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Stalking Santa
By Tamara Becher

Then one day lady luck tripped over my drunken, crumpled body. I was 25, about two Carpenters songs away from killing myself, and sipping Manischewitz from a paper sack in an alley when I saw a little man walk by.

"Fucking Santa," he muttered angrily.

This foul-mouthed half-pint turned out to be one of Santa's disgruntled elves. He told me his name was Vinnie C., but he needed no introduction. I was quite familiar with his work in the yuletide classic Merry XXXmas. In exchange for the rest of my wine, a carton of smokes, and a naughty foot message, Vinnie gave me a list of all the houses Santa would visit this year. As I scanned down the list, a name from my past jumped out: Gwen Williams. She once gave me a gift that I would never forget. Herpes. Further down the list yet another name from my past grabbed my attention: Billy Johnson. This was almost too perfect. Ever since the Homeowner's Association caught Billy's dad corn-holing the Baby Jesus on their front lawn nativity scene, the family had been spending the holidays visiting him at the "rest home." I knew exactly what I needed to do without even thinking about it. I never thought I would sink so low, but I no longer had my dignity. I had already traded it for a pair of socks and some back issues of US Weekly.

I was going to kidnap Santa Claus.

On Christmas Eve I broke into the Johnsons' house, set up a trap, then waited anxiously in the shadows. Around eleven I got bored and flipped on the tube. That classic Christmas film Cocoon was on. Before Wilfred Brimley could describe the first boner he'd had in almost twenty years, I was fast asleep. At three a.m. I was awakened by the telltale sounds of jingle bells. My left eye began to twitch with anticipation. Or possibly the bottle of Robitussin I drank. Then there was the sound of hooves landing effortlessly on the roof. A puff of soot shot from the fireplace, and in a flash Santa was standing right there, mocking me with his large sack of presents. I waited until he was in the perfect position, then WHAM! I dropped the net on him. I ran over and hogged tied him faster than you could say shalom aleichem. If you could say it at all, that is. I flipped on the lights, giddy with triumph. Santa took one good look at me and said, "Ho, ho -- holy shit!"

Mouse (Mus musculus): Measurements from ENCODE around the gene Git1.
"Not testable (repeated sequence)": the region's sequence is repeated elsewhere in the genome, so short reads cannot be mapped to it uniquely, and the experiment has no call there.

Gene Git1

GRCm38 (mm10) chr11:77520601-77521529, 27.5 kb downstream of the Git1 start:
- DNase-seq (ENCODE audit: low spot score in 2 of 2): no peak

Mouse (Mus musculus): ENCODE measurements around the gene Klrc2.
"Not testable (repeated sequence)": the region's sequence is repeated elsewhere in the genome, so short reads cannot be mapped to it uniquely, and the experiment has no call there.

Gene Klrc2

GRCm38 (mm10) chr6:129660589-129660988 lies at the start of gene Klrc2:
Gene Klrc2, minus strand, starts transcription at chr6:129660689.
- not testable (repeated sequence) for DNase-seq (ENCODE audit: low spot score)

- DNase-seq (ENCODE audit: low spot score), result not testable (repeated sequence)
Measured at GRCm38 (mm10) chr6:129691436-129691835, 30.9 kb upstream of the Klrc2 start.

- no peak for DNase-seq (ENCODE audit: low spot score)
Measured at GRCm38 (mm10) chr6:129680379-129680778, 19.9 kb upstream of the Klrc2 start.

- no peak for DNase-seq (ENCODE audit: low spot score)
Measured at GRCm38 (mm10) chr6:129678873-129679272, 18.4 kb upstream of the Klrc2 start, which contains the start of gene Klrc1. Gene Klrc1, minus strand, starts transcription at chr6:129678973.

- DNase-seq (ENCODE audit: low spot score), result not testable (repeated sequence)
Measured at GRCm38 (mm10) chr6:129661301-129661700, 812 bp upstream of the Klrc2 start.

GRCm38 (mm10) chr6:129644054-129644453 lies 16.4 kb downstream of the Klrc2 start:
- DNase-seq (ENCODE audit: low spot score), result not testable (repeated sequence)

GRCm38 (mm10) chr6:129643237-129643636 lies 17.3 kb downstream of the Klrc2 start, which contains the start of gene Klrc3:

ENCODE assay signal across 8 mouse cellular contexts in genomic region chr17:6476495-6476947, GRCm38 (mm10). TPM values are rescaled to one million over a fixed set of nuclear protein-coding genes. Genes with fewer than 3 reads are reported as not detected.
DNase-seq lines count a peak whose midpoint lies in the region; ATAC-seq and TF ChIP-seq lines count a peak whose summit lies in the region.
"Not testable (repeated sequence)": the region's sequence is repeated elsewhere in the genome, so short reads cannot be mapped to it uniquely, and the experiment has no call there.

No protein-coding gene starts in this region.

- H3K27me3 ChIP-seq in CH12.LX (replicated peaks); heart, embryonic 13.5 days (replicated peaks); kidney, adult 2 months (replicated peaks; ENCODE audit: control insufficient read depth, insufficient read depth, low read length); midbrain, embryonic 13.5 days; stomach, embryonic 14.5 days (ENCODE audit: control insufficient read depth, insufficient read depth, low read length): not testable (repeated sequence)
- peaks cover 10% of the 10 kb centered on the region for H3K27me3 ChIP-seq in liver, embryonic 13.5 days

"Zip it tubby," I commanded, "I'll be doing all the talking, see. Now make with the presents or Rudolph gets it where his nose don't shine!"

"Oh little boy, why would you want to do such a terrible to thing to Santa?"

"I'm not a little boy! I'm a Jew, I'm angry, and I want answers!"

Santa sat himself up. "Why would you be so upset with me? I only spread joy and good cheer to all the children of the world."

"What about Jewish kids?"

A panicked look sprang onto Santa's face. This was it. I was finally going to hear it from the fat fuck himself.

"Yes it's true. I don't bring presents to little Jewish boys and girls."

"Aha!" I shouted, as I performed the sacred Polish jig of righteousness.

"I can't because I must honor the wishes and traditions of their parents. But for those Jewish boys and girls who choose to believe in me, I bring them a different sort of present. The kind that cannot be placed in a box with a bow on it."